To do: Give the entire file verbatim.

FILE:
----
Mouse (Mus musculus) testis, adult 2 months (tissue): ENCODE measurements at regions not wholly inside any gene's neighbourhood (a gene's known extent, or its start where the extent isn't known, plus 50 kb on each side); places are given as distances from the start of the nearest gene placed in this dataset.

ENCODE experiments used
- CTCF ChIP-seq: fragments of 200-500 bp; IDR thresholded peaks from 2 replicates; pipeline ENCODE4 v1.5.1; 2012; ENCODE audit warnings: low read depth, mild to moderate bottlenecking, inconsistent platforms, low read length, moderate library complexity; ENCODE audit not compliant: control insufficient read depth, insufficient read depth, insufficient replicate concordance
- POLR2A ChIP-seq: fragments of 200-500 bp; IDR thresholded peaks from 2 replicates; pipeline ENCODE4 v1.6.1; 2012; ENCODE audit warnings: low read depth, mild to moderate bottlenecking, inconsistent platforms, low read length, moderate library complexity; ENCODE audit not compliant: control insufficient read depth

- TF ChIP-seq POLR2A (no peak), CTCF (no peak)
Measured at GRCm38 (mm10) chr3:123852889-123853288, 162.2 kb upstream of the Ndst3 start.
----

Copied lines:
Mouse (Mus musculus) testis, adult 2 months (tissue): ENCODE measurements at regions not wholly inside any gene's neighbourhood (a gene's known extent, or its start where the extent isn't known, plus 50 kb on each side); places are given as distances from the start of the nearest gene placed in this dataset.

ENCODE experiments used
- CTCF ChIP-seq: fragments of 200-500 bp; IDR thresholded peaks from 2 replicates; pipeline ENCODE4 v1.5.1; 2012; ENCODE audit warnings: low read depth, mild to moderate bottlenecking, inconsistent platforms, low read length, moderate library complexity; ENCODE audit not compliant: control insufficient read depth, insufficient read depth, insufficient replicate concordance
- POLR2A ChIP-seq: fragments of 200-500 bp; IDR thresholded peaks from 2 replicates; pipeline ENCODE4 v1.6.1; 2012; ENCODE audit warnings: low read depth, mild to moderate bottlenecking, inconsistent platforms, low read length, moderate library complexity; ENCODE audit not compliant: control insufficient read depth

- TF ChIP-seq POLR2A (no peak), CTCF (no peak)
Measured at GRCm38 (mm10) chr3:123852889-123853288, 162.2 kb upstream of the Ndst3 start.